Wallander: The Revenge may have received a theatrical release in its native Sweden in 2009, but as the first of a 13-film series (following an earlier 13-work set done in 2005-2006) that was broadcast for TV, it's hardly a shock to find that Charlotte Brändström's mystery has the look and feel of a made-for-the-small-screen effort. Primarily utilizing static full-frame close-ups, Brändström's direction does little to alter the fact that her story—an original tale starring Henning Mankell's iconic police sleuth Kurt Wallander (Krister Henriksson)—is limited in terms of thematic or dramatic scope, with its ho-hum aesthetics and pedestrian case furthering the impression of watching a so-so installment in an ongoing program. That's not for lack of trying, however, as screenwriter Hans Rosenfeldt's plot wraps itself in the timely topics of Islamic terrorism, government fear-mongering, and the need for a fully operational military via Wallander's investigation into the small-town Ystad murder of a man associated with a controversial art exhibit about Mohammad. Alas, from the get-go, there's no specificity to such concerns, as a wholesale refusal to explain what's actually blasphemous about this show leads to a vagueness that feels cowardly, as well as fosters a sense of issues being trotted out only for superficial hot-button import.
With bombed electrical plants causing widespread power outages and further executions perpetrated against victims with no apparent connection to each other, Wallander chases after the killer yet exhibits little deductive ingenuity; rather, clues fall into his lap until, finally, one witness simply gives him the answer to how the various crimes are connected. Before that, the detective subtly flirts with a new colleague (Lena Endre), dotes on his dog, and reveals a sexist streak to a new female trainee (Nina Zanjani) that, like his admission that burkas are "strange" and "weird," never materializes into anything more than peripheral traits meant to flesh out the 62-year-old Wallander as an acute mind with quaintly old-fashioned notions about equal rights.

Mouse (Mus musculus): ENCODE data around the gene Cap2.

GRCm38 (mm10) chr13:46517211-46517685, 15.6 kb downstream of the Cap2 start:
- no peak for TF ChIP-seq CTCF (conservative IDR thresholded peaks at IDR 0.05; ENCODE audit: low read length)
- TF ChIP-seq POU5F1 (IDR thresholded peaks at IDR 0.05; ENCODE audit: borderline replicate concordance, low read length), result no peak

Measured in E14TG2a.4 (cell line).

treats its headline-ready topics as merely window dressing for a whodunit that's without intrigue or surprise. Worse, its hero is so self-assured even in the face of bewildering events and during moments of ranting-and-raving anger, and its story is so determined to not afford its audience any chance of deducing the method behind its villain's madness, that the proceedings soon resemble merely a second-rate melodrama no different than the other likeminded procedural pulp that clutters domestic—and also, it seems, international—television.